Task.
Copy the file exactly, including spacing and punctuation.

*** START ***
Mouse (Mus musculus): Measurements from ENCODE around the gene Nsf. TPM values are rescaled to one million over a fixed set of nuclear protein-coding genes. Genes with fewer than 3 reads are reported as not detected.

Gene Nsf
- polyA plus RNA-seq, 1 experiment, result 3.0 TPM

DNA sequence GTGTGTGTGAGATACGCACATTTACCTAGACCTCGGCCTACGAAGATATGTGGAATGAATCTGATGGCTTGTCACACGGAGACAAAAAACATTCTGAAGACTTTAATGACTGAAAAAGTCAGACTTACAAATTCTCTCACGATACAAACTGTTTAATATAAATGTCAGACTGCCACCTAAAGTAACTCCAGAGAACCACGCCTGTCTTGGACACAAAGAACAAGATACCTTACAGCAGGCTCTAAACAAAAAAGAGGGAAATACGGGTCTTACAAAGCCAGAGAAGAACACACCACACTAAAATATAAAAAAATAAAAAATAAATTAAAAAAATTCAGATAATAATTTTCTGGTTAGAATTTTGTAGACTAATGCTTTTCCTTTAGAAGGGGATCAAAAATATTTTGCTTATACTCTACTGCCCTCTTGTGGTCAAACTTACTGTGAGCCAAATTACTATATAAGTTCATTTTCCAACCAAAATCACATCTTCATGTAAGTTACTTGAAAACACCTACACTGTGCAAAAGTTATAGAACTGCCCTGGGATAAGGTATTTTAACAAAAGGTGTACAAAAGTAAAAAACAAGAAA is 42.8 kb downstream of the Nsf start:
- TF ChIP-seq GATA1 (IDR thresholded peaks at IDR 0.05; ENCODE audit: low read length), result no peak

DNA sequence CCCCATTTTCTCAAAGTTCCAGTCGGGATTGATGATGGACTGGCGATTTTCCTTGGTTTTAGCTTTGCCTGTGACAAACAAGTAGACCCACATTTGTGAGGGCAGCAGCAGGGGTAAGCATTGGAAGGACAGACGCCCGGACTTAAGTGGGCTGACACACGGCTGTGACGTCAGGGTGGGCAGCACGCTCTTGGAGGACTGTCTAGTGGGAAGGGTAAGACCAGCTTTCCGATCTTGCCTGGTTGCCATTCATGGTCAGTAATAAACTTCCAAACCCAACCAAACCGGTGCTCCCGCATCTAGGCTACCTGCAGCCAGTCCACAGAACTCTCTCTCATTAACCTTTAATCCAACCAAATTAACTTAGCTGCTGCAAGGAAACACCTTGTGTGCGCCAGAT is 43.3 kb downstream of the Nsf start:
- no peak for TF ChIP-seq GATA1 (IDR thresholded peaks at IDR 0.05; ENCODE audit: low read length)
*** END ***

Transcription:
Mouse (Mus musculus): Measurements from ENCODE around the gene Nsf. TPM values are rescaled to one million over a fixed set of nuclear protein-coding genes. Genes with fewer than 3 reads are reported as not detected.

Gene Nsf
- polyA plus RNA-seq, 1 experiment, result 3.0 TPM

DNA sequence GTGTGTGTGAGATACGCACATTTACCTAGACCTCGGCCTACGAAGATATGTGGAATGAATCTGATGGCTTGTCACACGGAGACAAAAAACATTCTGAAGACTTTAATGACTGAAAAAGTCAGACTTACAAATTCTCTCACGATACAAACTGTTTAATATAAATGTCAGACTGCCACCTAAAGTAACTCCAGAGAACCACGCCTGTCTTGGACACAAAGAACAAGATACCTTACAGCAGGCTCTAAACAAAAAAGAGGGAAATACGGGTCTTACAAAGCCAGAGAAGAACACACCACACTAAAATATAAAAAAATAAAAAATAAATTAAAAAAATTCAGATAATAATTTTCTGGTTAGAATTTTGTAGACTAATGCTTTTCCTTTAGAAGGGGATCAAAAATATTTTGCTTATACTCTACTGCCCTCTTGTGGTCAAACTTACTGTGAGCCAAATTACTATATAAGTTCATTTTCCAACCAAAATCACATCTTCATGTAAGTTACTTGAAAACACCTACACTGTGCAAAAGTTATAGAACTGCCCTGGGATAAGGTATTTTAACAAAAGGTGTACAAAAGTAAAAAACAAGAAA is 42.8 kb downstream of the Nsf start:
- TF ChIP-seq GATA1 (IDR thresholded peaks at IDR 0.05; ENCODE audit: low read length), result no peak

DNA sequence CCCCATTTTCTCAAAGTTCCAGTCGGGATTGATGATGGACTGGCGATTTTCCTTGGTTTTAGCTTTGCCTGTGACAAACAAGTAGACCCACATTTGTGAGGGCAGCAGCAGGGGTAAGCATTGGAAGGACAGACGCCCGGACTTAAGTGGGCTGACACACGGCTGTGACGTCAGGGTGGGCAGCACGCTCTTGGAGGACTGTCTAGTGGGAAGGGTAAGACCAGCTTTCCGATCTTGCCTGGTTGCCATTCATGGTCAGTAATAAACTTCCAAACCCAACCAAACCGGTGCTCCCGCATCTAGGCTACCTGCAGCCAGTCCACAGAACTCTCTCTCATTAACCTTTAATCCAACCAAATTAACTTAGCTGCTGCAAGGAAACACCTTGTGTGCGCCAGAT is 43.3 kb downstream of the Nsf start:
- no peak for TF ChIP-seq GATA1 (IDR thresholded peaks at IDR 0.05; ENCODE audit: low read length)